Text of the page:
Don't stress yourself by putting pressure on yourself that may not even be there. I used to put pressures on myself because i felt that my boss was gonna think i was a bad staff but believe it or not, bosses were once in your shoes and they understand that things happen. Also its bad when we over think our self and that when we can sometimes become over protective. Like Kids are gonna be kids they are gonna fall and get hurt regardless even if you are the best teacher in the whole world! My old boss told me and thank pizza she did but i was like freaking out.. I was like a chicken running around without its head

I don't know you, but i have a feeling in my stomach that says that you have the best interest for the kids and that alot of the stress comes from you not wanting to see the kids get injure. Or maybe the feeling in my stomach was from the pizza I ate?
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Old 10-28-2016, 08:51 PM
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He does well generally when redirected but only temporarily. I've found that a lot of it stems from boredom sometimes or unwillingness to find a work to entertain himself. Usually when this happens I tell him that he can choose something to work with, or I will choose for him. The problem is I have other children to work and watch as well. I can't be focusing 100 percent of my energy on constantly redirecting him when its an issue. I guess I'm just struggling on trying to give him the attention he needs without it detracting from other day care kids experiences. I've never tried the gluing method, but I know the director generally does't like us hovering over the children too much.
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Old 10-28-2016, 08:52 PM
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Have you implemented "gluing and redirecting" methods?
How does he respond to that?
He does well generally when redirected but only temporarily. I've found that a lot of it stems from boredom sometimes or unwillingness to find a work to entertain himself. Usually when this happens I tell him that he can choose something to work with, or I will choose for him. The problem is I have other children to work and watch as well. I can't be focusing 100 percent of my energy on constantly redirecting him when its an issue. I guess I'm just struggling on trying to give him the attention he needs without it detracting from other day care kids experiences. I've never tried the gluing method, but I know the director generally does't like us hovering over the children too much.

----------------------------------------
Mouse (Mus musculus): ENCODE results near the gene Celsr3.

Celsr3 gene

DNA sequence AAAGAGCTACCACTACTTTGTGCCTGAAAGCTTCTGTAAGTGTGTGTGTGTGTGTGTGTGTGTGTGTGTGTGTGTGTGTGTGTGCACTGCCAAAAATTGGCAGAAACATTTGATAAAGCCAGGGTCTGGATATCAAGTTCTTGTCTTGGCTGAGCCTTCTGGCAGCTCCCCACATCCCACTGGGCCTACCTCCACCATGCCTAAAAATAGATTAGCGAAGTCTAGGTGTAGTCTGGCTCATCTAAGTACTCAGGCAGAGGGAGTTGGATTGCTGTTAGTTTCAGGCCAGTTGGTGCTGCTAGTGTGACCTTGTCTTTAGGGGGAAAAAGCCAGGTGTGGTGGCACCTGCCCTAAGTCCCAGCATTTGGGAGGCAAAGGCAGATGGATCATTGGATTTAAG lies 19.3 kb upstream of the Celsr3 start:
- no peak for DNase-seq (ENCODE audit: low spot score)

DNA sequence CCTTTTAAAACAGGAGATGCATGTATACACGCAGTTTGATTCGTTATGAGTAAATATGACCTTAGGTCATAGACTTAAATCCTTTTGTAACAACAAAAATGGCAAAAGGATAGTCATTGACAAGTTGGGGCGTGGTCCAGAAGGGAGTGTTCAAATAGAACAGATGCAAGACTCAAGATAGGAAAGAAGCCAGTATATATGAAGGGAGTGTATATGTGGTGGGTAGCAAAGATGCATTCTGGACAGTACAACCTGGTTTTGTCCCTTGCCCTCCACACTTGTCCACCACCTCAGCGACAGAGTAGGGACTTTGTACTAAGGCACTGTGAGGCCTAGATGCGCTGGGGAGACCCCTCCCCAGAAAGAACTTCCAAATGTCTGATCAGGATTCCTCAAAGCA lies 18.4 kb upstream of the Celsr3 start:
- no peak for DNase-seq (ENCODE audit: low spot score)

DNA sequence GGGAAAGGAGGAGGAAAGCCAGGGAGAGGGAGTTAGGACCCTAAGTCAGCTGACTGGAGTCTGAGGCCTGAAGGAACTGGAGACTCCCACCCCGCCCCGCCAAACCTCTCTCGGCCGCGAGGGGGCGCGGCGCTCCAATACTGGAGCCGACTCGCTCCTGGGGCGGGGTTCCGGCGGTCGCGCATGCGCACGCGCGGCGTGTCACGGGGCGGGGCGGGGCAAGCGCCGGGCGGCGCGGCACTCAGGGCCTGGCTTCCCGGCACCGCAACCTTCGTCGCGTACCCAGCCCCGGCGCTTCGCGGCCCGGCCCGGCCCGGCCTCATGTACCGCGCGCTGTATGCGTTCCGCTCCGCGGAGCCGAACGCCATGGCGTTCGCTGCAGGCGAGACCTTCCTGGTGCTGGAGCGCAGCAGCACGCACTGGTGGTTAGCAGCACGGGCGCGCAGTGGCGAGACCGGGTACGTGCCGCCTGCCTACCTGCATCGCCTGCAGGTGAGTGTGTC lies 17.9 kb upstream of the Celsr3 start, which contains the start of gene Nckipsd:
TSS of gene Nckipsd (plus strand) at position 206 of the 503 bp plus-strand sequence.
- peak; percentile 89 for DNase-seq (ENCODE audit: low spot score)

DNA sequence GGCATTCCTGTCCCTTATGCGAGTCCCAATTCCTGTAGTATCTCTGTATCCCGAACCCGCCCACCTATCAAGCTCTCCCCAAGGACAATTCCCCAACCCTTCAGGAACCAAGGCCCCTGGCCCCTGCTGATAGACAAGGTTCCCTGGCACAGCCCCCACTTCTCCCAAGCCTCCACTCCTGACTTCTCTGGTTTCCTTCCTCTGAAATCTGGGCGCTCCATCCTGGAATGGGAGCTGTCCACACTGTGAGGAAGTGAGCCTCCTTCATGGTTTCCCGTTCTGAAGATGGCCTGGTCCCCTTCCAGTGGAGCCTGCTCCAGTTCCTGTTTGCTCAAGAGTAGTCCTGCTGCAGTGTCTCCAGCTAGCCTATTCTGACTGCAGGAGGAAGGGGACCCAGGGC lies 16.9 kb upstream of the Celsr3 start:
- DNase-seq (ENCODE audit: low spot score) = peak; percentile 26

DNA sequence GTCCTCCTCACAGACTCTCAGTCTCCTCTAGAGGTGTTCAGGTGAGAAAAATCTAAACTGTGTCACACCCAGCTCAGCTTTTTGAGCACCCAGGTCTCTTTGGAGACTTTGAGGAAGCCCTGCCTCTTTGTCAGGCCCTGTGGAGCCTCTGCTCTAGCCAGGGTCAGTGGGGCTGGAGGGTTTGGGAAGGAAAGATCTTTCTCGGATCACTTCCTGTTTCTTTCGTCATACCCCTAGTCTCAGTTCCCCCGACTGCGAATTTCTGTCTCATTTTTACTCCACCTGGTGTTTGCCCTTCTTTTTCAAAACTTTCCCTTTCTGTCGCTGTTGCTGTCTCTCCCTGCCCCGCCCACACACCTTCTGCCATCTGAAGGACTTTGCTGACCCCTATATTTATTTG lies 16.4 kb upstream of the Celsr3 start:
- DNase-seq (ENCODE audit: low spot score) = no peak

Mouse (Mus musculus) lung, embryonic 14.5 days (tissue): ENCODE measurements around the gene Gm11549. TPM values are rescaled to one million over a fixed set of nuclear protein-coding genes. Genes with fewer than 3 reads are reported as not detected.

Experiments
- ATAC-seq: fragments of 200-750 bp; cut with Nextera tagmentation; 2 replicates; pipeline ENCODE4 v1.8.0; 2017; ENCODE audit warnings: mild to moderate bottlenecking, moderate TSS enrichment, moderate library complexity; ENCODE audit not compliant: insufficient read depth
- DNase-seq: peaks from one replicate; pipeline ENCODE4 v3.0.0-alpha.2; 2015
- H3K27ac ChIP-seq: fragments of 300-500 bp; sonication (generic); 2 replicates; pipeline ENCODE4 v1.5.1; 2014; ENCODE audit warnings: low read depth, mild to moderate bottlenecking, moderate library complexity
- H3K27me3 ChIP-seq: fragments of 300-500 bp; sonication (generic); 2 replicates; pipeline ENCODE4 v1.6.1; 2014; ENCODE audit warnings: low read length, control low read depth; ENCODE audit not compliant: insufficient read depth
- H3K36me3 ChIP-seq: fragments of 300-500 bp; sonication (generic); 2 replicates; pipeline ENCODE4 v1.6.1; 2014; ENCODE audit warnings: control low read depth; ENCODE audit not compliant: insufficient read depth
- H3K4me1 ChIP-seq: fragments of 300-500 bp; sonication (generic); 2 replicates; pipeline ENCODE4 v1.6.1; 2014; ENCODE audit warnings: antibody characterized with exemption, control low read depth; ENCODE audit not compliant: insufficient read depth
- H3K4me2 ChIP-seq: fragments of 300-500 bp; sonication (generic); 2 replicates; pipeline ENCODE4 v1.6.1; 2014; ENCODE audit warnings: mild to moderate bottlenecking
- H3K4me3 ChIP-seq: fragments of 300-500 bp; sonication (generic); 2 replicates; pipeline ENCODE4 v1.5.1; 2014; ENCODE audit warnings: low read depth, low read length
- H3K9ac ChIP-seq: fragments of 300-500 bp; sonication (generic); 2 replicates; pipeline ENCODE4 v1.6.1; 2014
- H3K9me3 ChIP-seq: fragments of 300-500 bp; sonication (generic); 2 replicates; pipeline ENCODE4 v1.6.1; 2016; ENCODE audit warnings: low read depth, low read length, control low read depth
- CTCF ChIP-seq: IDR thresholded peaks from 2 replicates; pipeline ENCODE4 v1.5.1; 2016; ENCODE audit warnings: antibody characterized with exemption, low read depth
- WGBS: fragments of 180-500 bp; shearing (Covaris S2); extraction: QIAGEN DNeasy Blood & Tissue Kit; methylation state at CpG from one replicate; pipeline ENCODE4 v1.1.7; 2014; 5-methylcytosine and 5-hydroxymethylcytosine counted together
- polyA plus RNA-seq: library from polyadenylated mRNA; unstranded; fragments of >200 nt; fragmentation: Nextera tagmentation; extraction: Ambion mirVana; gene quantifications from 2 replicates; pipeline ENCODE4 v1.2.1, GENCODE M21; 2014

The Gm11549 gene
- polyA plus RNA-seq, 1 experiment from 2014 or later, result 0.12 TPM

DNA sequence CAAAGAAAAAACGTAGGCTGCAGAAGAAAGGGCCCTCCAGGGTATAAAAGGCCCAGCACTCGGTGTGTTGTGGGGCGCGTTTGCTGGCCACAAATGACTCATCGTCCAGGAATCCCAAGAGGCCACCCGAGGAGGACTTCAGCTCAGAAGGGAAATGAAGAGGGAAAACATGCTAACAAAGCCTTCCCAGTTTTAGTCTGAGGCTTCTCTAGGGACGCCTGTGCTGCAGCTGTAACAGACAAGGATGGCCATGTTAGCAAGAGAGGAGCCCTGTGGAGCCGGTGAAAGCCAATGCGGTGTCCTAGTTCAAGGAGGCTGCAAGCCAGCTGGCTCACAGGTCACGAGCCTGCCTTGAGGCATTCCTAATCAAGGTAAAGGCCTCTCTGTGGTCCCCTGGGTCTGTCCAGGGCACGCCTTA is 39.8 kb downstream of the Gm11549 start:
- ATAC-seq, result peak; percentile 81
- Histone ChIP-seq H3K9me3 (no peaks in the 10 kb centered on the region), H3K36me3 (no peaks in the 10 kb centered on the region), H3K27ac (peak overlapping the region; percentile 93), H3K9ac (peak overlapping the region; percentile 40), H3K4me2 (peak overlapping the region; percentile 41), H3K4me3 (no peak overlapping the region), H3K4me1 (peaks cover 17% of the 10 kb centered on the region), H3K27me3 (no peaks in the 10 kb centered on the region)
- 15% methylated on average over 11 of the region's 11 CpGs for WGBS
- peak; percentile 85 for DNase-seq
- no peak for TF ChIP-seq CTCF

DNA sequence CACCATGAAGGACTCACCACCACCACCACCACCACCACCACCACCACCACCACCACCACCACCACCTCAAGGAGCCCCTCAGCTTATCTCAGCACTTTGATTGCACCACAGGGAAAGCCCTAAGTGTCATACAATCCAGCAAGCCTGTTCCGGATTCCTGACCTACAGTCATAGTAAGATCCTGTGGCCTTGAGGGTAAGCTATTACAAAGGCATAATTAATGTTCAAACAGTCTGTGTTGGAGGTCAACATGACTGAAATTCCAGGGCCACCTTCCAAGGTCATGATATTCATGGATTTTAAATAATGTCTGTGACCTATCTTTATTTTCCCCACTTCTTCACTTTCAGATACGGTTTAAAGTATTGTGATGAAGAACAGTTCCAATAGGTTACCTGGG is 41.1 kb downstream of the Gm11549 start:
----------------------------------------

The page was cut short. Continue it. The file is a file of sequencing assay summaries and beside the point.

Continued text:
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Old 10-28-2016, 09:01 PM
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Have you try letting him pick one activities? when kids get the chance to give their input they tend to behavior more and specifically they are the kids that get bored and cause trouble. If possible try doing things that all of the kids like, which is really hard but its really gets them busy so that you don't have to stress yourself as much.
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Old 10-28-2016, 09:25 PM
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Originally Posted by Unregistered View Post
Hello all, I've been working at a Montessori daycare/preschool for about a month now. It's a different age for me, since I used to work with 1-3 year olds, and I'm having some trouble trying to handle disruptive behavior.

Most afternoons there's 3-4 kids. Two girls who are in kindergarten, and one boy who is 4. He is a really great kid, but he can be completely disruptive too. If the girls are playing a peaceful game, he'll come in and try to incorporate more aggressive games (not violent, just not games like house). We're trying to get the girls to incorporate him more, but sometimes I get burnt out so quickly from having to monitor him to make sure he doesn't become disruptive and try to knock their games down for example. Sometimes distracting works well, other times it doesn't.

Another issue that's my problem. I worry way too much than what I think is healthy and good for the children's development sometimes. For example, I worry that a child is going to get hurt while playing tag. Usually I let it happen and just monitor closely even though tow boys can get more aggressive with their tags. Or I worry that a kid is going to walk into a swing. Basically I'm still in that stage where I don't want the director to think I'm putting the children in danger, so I am very aware of the possible dangers around (even if it is only a swing). Does anyone have any advice to reassure me?